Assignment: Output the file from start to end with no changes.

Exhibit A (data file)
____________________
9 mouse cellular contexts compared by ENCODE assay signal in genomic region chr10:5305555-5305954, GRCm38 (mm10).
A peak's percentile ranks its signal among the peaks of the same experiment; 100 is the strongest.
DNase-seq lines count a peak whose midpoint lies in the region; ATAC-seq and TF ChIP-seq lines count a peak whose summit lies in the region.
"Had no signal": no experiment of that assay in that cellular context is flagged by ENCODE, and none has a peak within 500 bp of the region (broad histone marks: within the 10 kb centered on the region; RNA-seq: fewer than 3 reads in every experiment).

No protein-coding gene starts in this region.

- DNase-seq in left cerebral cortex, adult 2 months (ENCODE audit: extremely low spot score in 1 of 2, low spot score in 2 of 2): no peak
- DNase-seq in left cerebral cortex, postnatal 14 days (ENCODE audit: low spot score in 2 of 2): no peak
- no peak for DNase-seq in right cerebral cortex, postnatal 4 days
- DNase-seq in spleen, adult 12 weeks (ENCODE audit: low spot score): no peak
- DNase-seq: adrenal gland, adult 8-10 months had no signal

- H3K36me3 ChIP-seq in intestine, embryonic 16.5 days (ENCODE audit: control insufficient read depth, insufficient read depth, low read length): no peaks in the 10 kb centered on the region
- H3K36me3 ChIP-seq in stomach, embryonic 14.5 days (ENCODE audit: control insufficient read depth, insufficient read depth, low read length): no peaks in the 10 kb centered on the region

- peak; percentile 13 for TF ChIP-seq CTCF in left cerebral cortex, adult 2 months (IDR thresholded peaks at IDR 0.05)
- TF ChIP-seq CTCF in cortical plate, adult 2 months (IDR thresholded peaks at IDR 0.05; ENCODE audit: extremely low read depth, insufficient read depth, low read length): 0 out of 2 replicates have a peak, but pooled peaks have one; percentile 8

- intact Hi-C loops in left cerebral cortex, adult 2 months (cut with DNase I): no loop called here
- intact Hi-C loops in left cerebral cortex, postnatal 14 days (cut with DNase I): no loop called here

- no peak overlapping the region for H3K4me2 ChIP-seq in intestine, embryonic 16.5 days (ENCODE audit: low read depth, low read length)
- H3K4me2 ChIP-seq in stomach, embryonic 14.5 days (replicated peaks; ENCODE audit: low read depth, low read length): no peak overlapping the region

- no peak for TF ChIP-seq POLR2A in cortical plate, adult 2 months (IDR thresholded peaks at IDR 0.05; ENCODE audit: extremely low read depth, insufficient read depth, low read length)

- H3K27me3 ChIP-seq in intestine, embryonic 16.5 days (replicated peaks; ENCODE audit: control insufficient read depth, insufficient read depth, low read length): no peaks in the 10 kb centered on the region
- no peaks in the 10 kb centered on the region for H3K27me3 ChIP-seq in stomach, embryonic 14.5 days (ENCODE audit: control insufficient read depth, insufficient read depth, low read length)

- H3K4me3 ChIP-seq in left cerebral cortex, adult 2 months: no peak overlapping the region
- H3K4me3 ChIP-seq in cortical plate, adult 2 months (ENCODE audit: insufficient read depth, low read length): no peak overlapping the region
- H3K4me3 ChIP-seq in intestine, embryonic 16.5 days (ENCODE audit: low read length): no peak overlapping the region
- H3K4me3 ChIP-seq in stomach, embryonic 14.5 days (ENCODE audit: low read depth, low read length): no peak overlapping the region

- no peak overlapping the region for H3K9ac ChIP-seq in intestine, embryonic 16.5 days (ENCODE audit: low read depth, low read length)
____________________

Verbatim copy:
9 mouse cellular contexts compared by ENCODE assay signal in genomic region chr10:5305555-5305954, GRCm38 (mm10).
A peak's percentile ranks its signal among the peaks of the same experiment; 100 is the strongest.
DNase-seq lines count a peak whose midpoint lies in the region; ATAC-seq and TF ChIP-seq lines count a peak whose summit lies in the region.
"Had no signal": no experiment of that assay in that cellular context is flagged by ENCODE, and none has a peak within 500 bp of the region (broad histone marks: within the 10 kb centered on the region; RNA-seq: fewer than 3 reads in every experiment).

No protein-coding gene starts in this region.

- DNase-seq in left cerebral cortex, adult 2 months (ENCODE audit: extremely low spot score in 1 of 2, low spot score in 2 of 2): no peak
- DNase-seq in left cerebral cortex, postnatal 14 days (ENCODE audit: low spot score in 2 of 2): no peak
- no peak for DNase-seq in right cerebral cortex, postnatal 4 days
- DNase-seq in spleen, adult 12 weeks (ENCODE audit: low spot score): no peak
- DNase-seq: adrenal gland, adult 8-10 months had no signal

- H3K36me3 ChIP-seq in intestine, embryonic 16.5 days (ENCODE audit: control insufficient read depth, insufficient read depth, low read length): no peaks in the 10 kb centered on the region
- H3K36me3 ChIP-seq in stomach, embryonic 14.5 days (ENCODE audit: control insufficient read depth, insufficient read depth, low read length): no peaks in the 10 kb centered on the region

- peak; percentile 13 for TF ChIP-seq CTCF in left cerebral cortex, adult 2 months (IDR thresholded peaks at IDR 0.05)
- TF ChIP-seq CTCF in cortical plate, adult 2 months (IDR thresholded peaks at IDR 0.05; ENCODE audit: extremely low read depth, insufficient read depth, low read length): 0 out of 2 replicates have a peak, but pooled peaks have one; percentile 8

- intact Hi-C loops in left cerebral cortex, adult 2 months (cut with DNase I): no loop called here
- intact Hi-C loops in left cerebral cortex, postnatal 14 days (cut with DNase I): no loop called here

- no peak overlapping the region for H3K4me2 ChIP-seq in intestine, embryonic 16.5 days (ENCODE audit: low read depth, low read length)
- H3K4me2 ChIP-seq in stomach, embryonic 14.5 days (replicated peaks; ENCODE audit: low read depth, low read length): no peak overlapping the region

- no peak for TF ChIP-seq POLR2A in cortical plate, adult 2 months (IDR thresholded peaks at IDR 0.05; ENCODE audit: extremely low read depth, insufficient read depth, low read length)

- H3K27me3 ChIP-seq in intestine, embryonic 16.5 days (replicated peaks; ENCODE audit: control insufficient read depth, insufficient read depth, low read length): no peaks in the 10 kb centered on the region
- no peaks in the 10 kb centered on the region for H3K27me3 ChIP-seq in stomach, embryonic 14.5 days (ENCODE audit: control insufficient read depth, insufficient read depth, low read length)

- H3K4me3 ChIP-seq in left cerebral cortex, adult 2 months: no peak overlapping the region
- H3K4me3 ChIP-seq in cortical plate, adult 2 months (ENCODE audit: insufficient read depth, low read length): no peak overlapping the region
- H3K4me3 ChIP-seq in intestine, embryonic 16.5 days (ENCODE audit: low read length): no peak overlapping the region
- H3K4me3 ChIP-seq in stomach, embryonic 14.5 days (ENCODE audit: low read depth, low read length): no peak overlapping the region

- no peak overlapping the region for H3K9ac ChIP-seq in intestine, embryonic 16.5 days (ENCODE audit: low read depth, low read length)